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1) What is the status of the Euhelopodidae? Is it considered basal to the
Neosauropoda? And are Euhelopus, Omeisaurus & Mamenchisaurus still
considered a monophyletic clade? Would Shunosaurus be considered closely
related to, or part of Euhelopodidae?
There seems to varying ideas as to its monophyly.
Upchurch (1995, 1998, 1999) supported a monophyletic Euhelopodidae (with
Datousaurus, Euhelopus, Mamenchisaurus, Omeisaurus, & Shunosaurus) does
Refer to http://www.cmnh.org/dinoarch/1999Oct/msg00060.html for a listing of
the characters. They appear to be often acquired in other clades. Maybe
someone might comment on that post.
Sereno 1999 finds a paraphyletic Euhelopodidae with Omeisaurus basal to
Neosauropoda and Euhelopus as the sistergroup to Titanosauria.
Omeisaurus was not considered to be a Neosauropod because of-
1. No preantorbital fenestra.
2. Postorbital ventral process transversely narrow.
3. Jugal-ectopterygoid contact present.
4. External mandibular fenestra present.
5. Marginal tooth denticles present.
6. 3 or more carpal bones.
7. Non-columnar metacarpus.
8. Metacarpals, shape of proximal surface gently curving, forming a 90 f
9. Pelvis anterior width narrow, ilia longer anteroposteriorly than distance
separating preacetabular processes.
10. Tibia proximal condyle is narrow and anteroposteriorly elongated.
11. Astragalar ascending process length limited to anterior two-thirds of
12. Astragalus rectangular.
Euhelopus was the sistergroup to Titanosauria based on-
1. Cervical vertebrae, neural arch laminaiton rudimentary, diapophyseal
laminae only feebly developed if present.
2. Presacral vertebrae, bone texture spongy, with large, open internal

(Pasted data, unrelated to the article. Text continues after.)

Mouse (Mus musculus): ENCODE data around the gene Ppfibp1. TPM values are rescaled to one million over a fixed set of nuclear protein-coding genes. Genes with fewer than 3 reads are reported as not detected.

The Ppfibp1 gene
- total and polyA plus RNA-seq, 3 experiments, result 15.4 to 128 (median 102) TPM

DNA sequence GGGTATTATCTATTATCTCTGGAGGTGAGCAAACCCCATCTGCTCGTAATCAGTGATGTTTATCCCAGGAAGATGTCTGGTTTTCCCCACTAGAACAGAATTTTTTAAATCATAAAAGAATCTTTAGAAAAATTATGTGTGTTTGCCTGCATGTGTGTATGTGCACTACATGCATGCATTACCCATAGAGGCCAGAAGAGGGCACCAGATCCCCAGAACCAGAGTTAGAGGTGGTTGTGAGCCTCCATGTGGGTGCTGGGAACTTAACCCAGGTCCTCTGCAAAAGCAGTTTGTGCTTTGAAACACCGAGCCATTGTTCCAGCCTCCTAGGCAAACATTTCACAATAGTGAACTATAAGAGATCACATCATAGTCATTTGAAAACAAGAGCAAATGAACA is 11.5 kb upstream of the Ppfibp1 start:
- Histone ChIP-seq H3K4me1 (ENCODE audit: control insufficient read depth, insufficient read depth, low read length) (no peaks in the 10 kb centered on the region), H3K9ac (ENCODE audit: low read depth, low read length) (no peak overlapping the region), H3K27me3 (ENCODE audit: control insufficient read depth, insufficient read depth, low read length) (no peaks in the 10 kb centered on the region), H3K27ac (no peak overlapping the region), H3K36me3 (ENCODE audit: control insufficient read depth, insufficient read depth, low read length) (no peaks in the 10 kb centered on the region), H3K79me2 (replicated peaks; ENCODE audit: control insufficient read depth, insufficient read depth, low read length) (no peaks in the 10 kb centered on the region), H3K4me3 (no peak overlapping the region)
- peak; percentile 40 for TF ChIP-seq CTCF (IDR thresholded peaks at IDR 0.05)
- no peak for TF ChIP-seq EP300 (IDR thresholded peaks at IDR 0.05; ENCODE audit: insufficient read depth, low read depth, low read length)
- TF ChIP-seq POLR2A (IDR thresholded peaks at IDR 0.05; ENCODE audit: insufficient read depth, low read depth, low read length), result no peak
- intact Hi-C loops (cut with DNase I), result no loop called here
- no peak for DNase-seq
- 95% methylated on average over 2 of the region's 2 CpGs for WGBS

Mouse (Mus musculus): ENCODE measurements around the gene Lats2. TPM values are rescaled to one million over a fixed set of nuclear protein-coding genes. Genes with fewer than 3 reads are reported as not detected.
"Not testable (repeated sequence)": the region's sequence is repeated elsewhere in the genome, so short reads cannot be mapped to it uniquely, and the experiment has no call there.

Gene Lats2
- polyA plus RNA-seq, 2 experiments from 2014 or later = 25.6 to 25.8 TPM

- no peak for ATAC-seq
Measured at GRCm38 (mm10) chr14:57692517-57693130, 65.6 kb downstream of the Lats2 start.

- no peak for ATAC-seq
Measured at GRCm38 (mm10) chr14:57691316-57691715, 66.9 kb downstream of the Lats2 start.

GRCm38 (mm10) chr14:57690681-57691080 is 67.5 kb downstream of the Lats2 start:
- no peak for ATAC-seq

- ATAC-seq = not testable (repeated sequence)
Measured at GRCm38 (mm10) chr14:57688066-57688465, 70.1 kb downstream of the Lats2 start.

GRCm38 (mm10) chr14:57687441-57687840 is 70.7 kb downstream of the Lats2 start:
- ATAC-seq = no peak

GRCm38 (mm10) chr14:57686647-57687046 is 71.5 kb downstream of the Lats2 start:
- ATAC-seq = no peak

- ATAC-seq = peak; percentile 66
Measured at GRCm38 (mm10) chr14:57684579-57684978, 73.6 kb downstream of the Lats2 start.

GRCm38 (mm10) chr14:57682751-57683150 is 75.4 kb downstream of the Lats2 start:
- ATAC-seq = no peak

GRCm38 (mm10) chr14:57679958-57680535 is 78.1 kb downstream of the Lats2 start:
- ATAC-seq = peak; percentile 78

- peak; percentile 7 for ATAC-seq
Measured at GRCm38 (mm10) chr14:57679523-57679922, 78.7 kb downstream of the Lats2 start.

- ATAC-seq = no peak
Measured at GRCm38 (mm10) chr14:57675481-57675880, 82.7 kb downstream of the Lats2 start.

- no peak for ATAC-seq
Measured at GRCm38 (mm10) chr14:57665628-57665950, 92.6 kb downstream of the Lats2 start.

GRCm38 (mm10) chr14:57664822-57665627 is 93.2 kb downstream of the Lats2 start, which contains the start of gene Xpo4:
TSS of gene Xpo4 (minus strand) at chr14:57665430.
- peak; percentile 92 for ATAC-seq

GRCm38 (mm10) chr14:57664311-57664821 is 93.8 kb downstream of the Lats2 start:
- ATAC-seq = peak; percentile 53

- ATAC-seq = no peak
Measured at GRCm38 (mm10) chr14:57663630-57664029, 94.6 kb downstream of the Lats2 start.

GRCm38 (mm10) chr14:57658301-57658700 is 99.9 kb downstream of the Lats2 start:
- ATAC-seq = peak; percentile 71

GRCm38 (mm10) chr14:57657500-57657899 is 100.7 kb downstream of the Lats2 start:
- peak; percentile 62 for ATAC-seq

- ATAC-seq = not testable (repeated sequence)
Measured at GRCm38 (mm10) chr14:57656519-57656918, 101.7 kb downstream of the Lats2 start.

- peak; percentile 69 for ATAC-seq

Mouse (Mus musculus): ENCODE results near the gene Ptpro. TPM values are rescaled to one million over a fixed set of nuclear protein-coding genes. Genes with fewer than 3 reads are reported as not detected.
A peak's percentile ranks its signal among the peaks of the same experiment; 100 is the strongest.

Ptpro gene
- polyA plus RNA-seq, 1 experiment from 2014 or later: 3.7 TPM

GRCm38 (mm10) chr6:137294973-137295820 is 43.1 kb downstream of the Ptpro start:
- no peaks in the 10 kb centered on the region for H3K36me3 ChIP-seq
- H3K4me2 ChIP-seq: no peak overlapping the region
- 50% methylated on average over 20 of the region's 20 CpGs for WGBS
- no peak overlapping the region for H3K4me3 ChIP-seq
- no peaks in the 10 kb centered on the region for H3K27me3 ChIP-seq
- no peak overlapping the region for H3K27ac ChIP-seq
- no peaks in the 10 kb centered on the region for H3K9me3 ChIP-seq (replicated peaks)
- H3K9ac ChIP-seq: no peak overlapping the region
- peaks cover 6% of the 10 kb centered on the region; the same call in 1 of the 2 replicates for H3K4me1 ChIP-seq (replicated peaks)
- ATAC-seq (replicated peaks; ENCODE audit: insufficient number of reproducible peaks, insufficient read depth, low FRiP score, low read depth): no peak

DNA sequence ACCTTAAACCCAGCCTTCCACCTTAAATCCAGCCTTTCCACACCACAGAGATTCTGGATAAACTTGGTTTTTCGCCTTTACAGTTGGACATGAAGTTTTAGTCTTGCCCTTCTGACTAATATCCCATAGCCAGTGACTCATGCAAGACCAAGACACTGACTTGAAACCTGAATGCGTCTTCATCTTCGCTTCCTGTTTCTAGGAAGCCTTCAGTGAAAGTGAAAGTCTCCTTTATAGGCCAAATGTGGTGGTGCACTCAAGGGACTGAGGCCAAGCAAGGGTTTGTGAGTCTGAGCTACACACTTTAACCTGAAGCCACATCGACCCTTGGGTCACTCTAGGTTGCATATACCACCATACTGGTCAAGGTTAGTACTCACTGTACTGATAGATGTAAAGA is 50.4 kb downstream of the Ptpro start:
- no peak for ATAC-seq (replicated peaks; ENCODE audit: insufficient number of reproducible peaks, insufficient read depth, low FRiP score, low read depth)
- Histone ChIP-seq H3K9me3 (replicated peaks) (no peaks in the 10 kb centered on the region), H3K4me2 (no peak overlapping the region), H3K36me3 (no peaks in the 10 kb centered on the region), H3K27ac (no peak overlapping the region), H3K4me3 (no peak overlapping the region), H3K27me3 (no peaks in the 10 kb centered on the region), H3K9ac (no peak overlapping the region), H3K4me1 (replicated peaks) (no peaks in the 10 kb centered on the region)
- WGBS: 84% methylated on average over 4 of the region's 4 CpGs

3. Anterior and mid-cervical neural spines, orientation posterodorsally
inclined, approximately 45? from vertical in lateral view.
4. Scapular glenoid, orientation strongly beveled medially.
I'm sure that individuals on list may wish to comment on Sereno's analysis,
since it often find itself at the root of controversy in regards to method.
Holtz's (2000) discussion of the "Classification and Evolution of the
Dinosaur Groups" says the following on the subject-
"Several Chinese sauropods (Euhelopus, Omeisaurus, and Mamenchisaurus) of
the Middle Jurassic through the Early Cretaceous of China are characterized
by extermely long necks that incorporate three or more extra vertebrae than
found in typical groups. The analyses of Paul Upchurch of Cambridge
University support a monophyletic grouping of these three taxa as the clade
Euhelopodidae; those of Jeff Wilson (now at the University of Michigan) and
Paul Sereno, instead, suggest that the "euhelopodids" are a polyphyletic
group (if so, a remarkable example of convergence limited to a particular
geologic span and geographic setting)."
Pisani et al. (2002) in their big supertree paper find Euhelopus as a
titanosaur, and Shunosaurus and Omeisaurus as successive sistergroups to the
Neosauropoda. But as we all know about supertrees now...
Wilson (2002) finds a paraphyletic Euhelopodidae in the following cladogram
(based on Figure 13) -
Omeisauridae (Wilson, 2002 new taxon) is supported by the following 15
1. Marginal tooth denticles absent on posterior edge of crown.
2. Fifteen or more cervical vertebrae.
3. Anterior cervical centra height/width approximately 1.25.
4. Mid-cervical centra elongate, more than four times longer than the height
of their posterior face.
5. Mid-cervical neural arches low, shorter than posterior centrum face.
Euhelopus is supported as the sistergroup to Titanosauria based on the
following 6 characters-
1. Reduced cervical neural arch lamination.
2. Middle and posterior dorsal neural spines oriented posteriorly.
3. Six sacral vertebrae (one dorsosacral added).
4. Scapular glenoid strongly bevelled medially.
5. Scapular base flat in cross-section.
6. Humerus with well developed proximomedial corner.
That's all the information I can find on the subject. :-)